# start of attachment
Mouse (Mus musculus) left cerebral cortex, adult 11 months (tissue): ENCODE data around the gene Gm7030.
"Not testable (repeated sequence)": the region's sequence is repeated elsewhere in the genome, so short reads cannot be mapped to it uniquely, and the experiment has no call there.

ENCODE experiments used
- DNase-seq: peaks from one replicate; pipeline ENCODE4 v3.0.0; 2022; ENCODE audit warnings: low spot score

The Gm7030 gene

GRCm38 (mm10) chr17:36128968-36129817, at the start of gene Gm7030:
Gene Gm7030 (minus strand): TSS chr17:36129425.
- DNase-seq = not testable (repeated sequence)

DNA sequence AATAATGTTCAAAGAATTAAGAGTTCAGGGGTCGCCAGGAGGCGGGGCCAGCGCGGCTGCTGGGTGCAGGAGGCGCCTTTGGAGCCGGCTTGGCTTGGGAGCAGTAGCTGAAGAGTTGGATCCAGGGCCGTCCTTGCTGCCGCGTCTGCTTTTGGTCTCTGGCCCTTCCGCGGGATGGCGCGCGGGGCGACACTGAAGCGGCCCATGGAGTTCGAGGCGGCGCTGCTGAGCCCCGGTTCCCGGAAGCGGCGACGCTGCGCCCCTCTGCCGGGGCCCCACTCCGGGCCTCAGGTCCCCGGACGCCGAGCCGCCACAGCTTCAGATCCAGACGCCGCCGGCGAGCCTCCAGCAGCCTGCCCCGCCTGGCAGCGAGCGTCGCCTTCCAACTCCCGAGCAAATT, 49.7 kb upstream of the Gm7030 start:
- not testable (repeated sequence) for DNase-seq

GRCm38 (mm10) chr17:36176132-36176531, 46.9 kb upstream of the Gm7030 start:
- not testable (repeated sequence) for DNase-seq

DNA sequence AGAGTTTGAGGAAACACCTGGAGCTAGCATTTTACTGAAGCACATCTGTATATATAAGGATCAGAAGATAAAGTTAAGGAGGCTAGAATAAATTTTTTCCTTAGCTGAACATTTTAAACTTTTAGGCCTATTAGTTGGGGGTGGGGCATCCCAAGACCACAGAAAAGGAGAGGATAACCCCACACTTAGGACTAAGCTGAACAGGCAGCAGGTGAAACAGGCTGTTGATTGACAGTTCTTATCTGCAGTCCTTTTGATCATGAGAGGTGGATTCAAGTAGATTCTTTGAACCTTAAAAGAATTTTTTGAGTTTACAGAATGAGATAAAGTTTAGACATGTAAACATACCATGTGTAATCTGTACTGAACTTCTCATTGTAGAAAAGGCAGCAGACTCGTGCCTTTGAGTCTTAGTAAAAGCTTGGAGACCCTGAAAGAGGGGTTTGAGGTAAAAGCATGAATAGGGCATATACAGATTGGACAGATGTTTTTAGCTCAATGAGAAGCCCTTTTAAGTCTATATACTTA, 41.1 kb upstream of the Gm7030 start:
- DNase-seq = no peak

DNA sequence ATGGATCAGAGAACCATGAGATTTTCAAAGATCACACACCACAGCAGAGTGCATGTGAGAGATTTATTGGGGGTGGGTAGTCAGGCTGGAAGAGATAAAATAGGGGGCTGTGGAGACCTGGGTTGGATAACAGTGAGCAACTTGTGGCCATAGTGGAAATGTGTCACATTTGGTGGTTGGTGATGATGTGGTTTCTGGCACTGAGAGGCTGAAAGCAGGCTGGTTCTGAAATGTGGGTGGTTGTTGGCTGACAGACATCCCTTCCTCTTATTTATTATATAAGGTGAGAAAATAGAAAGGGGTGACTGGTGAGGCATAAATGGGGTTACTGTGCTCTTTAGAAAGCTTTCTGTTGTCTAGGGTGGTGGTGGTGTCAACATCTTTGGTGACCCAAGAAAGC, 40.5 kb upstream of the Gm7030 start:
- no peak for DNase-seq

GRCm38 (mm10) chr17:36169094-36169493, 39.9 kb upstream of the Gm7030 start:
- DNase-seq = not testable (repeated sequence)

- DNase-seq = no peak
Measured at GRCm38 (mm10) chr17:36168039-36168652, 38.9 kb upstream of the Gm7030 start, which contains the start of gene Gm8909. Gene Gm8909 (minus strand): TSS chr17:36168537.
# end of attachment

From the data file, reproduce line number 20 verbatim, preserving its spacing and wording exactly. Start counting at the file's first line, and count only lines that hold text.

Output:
Measured at GRCm38 (mm10) chr17:36168039-36168652, 38.9 kb upstream of the Gm7030 start, which contains the start of gene Gm8909. Gene Gm8909 (minus strand): TSS chr17:36168537.